Boydell & Brewer Ltd, 2002 - Literary Criticism - 194 pages
Women are a major subject of Chaucer's writings, and their place in his work has attracted much recent critical attention. Feminizing Chaucer investigates Chaucer's thinking about women, and re-assesses it in the light of developments in feminist criticism. It explores Chaucer's handling of gender issues, of power roles, of misogynist stereotypes and the writer's responsibility for perpetuating them, and the complex meshing of activity and passivity in human experience. Mann argues that the traditionally 'female' virtues of patience and pity are central to Chaucer's moral ethos, and that this necessitates a reformulation of ideal masculinity.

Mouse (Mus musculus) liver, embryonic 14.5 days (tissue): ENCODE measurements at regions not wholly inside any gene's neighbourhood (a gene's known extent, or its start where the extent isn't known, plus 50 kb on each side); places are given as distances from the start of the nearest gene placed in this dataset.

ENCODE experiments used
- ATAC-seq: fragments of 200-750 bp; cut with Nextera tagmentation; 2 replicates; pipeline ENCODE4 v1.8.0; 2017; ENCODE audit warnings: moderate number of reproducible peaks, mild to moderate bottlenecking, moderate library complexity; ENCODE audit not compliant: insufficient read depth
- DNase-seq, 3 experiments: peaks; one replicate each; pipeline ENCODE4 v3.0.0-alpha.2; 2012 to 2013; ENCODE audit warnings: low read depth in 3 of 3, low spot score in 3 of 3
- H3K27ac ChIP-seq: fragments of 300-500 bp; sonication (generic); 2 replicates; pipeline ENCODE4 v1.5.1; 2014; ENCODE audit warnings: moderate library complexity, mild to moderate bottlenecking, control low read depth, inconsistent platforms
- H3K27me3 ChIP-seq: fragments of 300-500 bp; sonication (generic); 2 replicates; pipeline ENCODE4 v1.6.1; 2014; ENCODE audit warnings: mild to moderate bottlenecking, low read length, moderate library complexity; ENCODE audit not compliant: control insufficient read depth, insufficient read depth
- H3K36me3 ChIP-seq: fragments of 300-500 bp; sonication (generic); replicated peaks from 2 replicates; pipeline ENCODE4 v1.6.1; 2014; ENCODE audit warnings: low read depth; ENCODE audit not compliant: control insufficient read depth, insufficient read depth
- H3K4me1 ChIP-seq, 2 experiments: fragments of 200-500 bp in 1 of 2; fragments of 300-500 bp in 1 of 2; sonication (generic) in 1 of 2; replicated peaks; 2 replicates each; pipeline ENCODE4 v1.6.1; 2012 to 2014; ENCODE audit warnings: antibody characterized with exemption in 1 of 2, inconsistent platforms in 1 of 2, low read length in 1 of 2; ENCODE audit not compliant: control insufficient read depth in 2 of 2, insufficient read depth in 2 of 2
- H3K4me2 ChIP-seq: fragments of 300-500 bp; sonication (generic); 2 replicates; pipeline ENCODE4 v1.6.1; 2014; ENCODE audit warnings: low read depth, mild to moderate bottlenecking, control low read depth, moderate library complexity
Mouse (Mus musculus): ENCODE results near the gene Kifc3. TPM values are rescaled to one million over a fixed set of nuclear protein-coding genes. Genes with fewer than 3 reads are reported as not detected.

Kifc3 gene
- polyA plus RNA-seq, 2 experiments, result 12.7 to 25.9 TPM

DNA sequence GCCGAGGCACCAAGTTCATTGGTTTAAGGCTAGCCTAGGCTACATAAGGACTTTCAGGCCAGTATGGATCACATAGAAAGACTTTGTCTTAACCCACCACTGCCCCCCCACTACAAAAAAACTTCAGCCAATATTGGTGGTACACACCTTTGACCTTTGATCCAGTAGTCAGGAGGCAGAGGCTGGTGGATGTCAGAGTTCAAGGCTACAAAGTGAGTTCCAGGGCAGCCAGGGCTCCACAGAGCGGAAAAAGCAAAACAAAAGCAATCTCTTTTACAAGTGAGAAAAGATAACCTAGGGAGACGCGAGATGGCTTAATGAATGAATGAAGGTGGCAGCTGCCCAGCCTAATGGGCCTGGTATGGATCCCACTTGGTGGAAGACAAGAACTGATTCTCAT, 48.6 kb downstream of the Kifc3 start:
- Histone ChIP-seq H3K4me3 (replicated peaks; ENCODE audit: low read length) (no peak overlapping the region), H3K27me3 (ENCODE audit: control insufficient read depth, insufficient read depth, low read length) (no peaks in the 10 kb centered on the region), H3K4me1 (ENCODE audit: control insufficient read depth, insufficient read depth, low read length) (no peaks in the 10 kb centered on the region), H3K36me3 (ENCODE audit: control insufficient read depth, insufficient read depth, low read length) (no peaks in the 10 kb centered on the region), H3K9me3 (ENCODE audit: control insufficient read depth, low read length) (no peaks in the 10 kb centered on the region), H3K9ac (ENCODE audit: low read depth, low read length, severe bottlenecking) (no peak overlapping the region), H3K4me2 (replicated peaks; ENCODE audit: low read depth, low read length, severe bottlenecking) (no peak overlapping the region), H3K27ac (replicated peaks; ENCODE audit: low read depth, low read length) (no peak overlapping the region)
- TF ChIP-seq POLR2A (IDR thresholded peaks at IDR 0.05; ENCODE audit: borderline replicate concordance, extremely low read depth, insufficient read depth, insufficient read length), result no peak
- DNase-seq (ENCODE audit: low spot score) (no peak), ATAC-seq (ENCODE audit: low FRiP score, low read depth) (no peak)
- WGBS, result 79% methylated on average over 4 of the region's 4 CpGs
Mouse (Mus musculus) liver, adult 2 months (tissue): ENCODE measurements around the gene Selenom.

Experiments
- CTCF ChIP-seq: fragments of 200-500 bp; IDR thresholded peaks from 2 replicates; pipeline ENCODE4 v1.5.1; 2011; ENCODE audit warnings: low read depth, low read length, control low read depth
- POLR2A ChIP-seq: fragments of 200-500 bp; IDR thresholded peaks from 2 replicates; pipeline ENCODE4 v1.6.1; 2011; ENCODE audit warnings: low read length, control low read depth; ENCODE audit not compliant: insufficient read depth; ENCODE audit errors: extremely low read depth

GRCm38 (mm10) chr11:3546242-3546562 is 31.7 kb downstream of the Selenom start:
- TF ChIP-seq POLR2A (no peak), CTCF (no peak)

First published [as Geoffrey Chaucer] in the series 'Feminist Readings', this new edition includes a new chapter, 'Wife-Swapping in Medieval Literature'. The references and bibliography have been updated, and a new preface surveys publications in the field over the last decade. JILL MANN is currently Notre Dame Professor of English, University of Notre Dame.
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